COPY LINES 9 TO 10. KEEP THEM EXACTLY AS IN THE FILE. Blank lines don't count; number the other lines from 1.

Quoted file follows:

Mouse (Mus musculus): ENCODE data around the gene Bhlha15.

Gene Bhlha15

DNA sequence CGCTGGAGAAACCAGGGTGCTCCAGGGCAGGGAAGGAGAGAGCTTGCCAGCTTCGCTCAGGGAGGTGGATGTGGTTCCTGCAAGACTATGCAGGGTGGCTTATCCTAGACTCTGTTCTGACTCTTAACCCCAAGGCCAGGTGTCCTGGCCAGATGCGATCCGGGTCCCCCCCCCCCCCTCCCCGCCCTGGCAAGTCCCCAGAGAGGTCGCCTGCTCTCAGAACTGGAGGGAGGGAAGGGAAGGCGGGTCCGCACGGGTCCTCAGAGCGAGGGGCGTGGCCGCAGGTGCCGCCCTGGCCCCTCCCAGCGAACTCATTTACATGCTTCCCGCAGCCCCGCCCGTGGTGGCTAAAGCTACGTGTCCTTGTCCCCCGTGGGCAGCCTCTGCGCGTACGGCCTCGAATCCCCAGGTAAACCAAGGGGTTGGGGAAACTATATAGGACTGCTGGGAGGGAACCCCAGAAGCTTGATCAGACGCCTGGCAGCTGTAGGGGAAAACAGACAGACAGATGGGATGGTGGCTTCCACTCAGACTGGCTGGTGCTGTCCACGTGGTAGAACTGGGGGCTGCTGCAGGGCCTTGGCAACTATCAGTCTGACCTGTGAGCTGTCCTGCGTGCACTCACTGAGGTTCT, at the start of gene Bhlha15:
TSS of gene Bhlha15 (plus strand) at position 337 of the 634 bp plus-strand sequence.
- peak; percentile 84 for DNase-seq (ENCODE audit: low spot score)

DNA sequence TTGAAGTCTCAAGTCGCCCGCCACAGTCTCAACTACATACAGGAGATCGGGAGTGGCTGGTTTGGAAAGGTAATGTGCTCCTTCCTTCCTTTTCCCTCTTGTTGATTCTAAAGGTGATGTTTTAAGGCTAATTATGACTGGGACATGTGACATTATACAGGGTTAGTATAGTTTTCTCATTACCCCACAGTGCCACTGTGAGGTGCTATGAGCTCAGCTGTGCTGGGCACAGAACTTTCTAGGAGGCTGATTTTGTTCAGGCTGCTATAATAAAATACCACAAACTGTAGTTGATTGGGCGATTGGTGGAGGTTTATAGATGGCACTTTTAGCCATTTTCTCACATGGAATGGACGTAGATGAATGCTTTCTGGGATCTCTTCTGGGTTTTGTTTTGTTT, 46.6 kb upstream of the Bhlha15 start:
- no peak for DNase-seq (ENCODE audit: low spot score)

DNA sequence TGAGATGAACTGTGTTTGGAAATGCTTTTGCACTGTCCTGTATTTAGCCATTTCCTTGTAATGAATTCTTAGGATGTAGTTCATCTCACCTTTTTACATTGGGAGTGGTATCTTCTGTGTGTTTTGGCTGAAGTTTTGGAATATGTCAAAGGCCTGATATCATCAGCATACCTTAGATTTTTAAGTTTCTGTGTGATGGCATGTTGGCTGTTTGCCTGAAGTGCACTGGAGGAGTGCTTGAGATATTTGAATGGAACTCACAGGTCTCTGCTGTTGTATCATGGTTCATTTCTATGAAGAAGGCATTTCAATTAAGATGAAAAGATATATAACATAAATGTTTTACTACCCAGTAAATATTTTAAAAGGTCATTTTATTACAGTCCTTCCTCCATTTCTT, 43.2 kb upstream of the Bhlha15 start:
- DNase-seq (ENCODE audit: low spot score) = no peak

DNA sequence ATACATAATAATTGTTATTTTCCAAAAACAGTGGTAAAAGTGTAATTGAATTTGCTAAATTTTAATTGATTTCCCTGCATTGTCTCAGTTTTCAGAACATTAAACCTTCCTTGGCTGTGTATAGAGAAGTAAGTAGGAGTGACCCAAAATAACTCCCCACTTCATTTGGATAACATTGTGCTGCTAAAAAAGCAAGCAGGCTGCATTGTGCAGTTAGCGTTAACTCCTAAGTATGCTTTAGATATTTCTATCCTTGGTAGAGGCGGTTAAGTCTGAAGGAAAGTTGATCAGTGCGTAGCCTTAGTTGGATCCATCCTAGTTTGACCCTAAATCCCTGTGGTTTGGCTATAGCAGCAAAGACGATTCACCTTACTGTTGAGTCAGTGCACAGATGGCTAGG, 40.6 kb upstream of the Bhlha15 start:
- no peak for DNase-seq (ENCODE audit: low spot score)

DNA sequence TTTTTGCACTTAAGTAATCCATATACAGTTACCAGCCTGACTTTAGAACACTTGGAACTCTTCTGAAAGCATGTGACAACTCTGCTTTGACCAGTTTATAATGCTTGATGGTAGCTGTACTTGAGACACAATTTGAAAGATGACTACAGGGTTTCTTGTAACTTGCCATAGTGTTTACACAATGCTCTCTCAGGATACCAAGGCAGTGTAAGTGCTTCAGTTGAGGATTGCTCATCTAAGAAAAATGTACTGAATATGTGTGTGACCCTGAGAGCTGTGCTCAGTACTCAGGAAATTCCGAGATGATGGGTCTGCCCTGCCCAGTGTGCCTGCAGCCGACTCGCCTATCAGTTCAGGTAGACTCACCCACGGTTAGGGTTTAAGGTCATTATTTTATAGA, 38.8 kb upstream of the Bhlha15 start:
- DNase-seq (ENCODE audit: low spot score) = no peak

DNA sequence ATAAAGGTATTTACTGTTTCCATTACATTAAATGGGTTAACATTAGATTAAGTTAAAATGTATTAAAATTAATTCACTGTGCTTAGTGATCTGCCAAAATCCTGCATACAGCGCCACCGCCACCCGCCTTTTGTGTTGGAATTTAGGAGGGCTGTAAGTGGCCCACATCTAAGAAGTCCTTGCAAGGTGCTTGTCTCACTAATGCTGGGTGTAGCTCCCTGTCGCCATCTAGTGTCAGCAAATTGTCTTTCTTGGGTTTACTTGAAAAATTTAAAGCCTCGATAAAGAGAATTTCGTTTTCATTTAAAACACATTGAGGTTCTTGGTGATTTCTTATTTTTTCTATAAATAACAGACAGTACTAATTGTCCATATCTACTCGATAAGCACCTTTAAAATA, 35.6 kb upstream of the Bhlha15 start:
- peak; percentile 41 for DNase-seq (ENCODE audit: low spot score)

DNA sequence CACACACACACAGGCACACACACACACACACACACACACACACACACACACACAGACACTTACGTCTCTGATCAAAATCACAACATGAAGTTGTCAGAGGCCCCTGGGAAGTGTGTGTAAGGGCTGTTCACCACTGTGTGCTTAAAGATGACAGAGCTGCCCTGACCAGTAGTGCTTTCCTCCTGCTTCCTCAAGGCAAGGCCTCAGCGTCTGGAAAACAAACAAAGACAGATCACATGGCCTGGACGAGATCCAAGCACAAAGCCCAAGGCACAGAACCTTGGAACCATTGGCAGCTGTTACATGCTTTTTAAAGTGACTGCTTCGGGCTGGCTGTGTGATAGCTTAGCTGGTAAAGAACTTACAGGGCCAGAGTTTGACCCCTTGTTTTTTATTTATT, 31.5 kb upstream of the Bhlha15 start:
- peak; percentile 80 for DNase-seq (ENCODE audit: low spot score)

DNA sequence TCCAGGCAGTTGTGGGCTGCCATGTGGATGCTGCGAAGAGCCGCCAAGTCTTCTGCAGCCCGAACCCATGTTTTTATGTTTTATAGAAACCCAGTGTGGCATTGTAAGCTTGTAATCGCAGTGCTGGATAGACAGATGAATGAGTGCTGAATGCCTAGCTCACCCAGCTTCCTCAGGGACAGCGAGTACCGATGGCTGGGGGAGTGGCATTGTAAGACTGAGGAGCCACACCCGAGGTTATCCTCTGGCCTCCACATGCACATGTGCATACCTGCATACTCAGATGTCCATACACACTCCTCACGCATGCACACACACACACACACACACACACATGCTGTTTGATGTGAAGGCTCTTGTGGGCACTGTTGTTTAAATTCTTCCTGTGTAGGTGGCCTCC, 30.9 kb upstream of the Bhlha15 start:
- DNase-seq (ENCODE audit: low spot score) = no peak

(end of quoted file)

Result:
- DNase-seq (ENCODE audit: low spot score) = no peak

DNA sequence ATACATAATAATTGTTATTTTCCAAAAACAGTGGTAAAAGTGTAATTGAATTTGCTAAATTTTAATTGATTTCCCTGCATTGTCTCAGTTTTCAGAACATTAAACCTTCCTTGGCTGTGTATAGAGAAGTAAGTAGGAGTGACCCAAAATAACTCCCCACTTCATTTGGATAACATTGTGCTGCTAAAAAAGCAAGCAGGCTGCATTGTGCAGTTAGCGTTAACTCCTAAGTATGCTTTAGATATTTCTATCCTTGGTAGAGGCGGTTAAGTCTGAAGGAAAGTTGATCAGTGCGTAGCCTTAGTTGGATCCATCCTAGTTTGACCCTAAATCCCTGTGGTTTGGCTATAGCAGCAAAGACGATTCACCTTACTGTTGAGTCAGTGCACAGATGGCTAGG, 40.6 kb upstream of the Bhlha15 start: